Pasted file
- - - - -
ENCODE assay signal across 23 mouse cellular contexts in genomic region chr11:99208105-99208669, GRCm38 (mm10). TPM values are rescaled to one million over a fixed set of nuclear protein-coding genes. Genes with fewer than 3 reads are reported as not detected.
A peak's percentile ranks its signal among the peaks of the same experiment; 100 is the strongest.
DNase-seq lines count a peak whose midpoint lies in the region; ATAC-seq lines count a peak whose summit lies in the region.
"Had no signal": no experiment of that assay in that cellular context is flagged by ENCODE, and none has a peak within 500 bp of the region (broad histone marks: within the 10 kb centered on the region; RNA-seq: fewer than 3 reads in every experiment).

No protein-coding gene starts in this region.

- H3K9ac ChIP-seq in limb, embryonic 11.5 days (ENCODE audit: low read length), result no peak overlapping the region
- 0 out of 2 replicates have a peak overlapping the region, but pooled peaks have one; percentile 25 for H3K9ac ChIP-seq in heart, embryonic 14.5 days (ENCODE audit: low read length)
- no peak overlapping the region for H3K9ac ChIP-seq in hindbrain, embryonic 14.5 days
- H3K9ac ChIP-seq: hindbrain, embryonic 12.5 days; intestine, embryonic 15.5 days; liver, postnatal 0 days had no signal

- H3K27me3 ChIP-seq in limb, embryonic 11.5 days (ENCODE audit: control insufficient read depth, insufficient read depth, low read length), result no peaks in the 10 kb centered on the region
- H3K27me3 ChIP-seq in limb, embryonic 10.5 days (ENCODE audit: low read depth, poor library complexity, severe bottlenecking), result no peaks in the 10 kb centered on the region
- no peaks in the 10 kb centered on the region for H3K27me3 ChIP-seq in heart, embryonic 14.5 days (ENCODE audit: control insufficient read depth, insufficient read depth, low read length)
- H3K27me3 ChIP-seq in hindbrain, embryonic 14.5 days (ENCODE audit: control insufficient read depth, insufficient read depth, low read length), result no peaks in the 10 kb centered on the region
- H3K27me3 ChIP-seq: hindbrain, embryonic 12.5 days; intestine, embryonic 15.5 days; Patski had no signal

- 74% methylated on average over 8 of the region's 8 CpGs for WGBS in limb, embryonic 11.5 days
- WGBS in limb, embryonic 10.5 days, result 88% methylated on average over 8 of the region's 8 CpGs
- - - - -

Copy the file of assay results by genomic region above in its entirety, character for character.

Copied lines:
ENCODE assay signal across 23 mouse cellular contexts in genomic region chr11:99208105-99208669, GRCm38 (mm10). TPM values are rescaled to one million over a fixed set of nuclear protein-coding genes. Genes with fewer than 3 reads are reported as not detected.
A peak's percentile ranks its signal among the peaks of the same experiment; 100 is the strongest.
DNase-seq lines count a peak whose midpoint lies in the region; ATAC-seq lines count a peak whose summit lies in the region.
"Had no signal": no experiment of that assay in that cellular context is flagged by ENCODE, and none has a peak within 500 bp of the region (broad histone marks: within the 10 kb centered on the region; RNA-seq: fewer than 3 reads in every experiment).

No protein-coding gene starts in this region.

- H3K9ac ChIP-seq in limb, embryonic 11.5 days (ENCODE audit: low read length), result no peak overlapping the region
- 0 out of 2 replicates have a peak overlapping the region, but pooled peaks have one; percentile 25 for H3K9ac ChIP-seq in heart, embryonic 14.5 days (ENCODE audit: low read length)
- no peak overlapping the region for H3K9ac ChIP-seq in hindbrain, embryonic 14.5 days
- H3K9ac ChIP-seq: hindbrain, embryonic 12.5 days; intestine, embryonic 15.5 days; liver, postnatal 0 days had no signal

- H3K27me3 ChIP-seq in limb, embryonic 11.5 days (ENCODE audit: control insufficient read depth, insufficient read depth, low read length), result no peaks in the 10 kb centered on the region
- H3K27me3 ChIP-seq in limb, embryonic 10.5 days (ENCODE audit: low read depth, poor library complexity, severe bottlenecking), result no peaks in the 10 kb centered on the region
- no peaks in the 10 kb centered on the region for H3K27me3 ChIP-seq in heart, embryonic 14.5 days (ENCODE audit: control insufficient read depth, insufficient read depth, low read length)
- H3K27me3 ChIP-seq in hindbrain, embryonic 14.5 days (ENCODE audit: control insufficient read depth, insufficient read depth, low read length), result no peaks in the 10 kb centered on the region
- H3K27me3 ChIP-seq: hindbrain, embryonic 12.5 days; intestine, embryonic 15.5 days; Patski had no signal

- 74% methylated on average over 8 of the region's 8 CpGs for WGBS in limb, embryonic 11.5 days
- WGBS in limb, embryonic 10.5 days, result 88% methylated on average over 8 of the region's 8 CpGs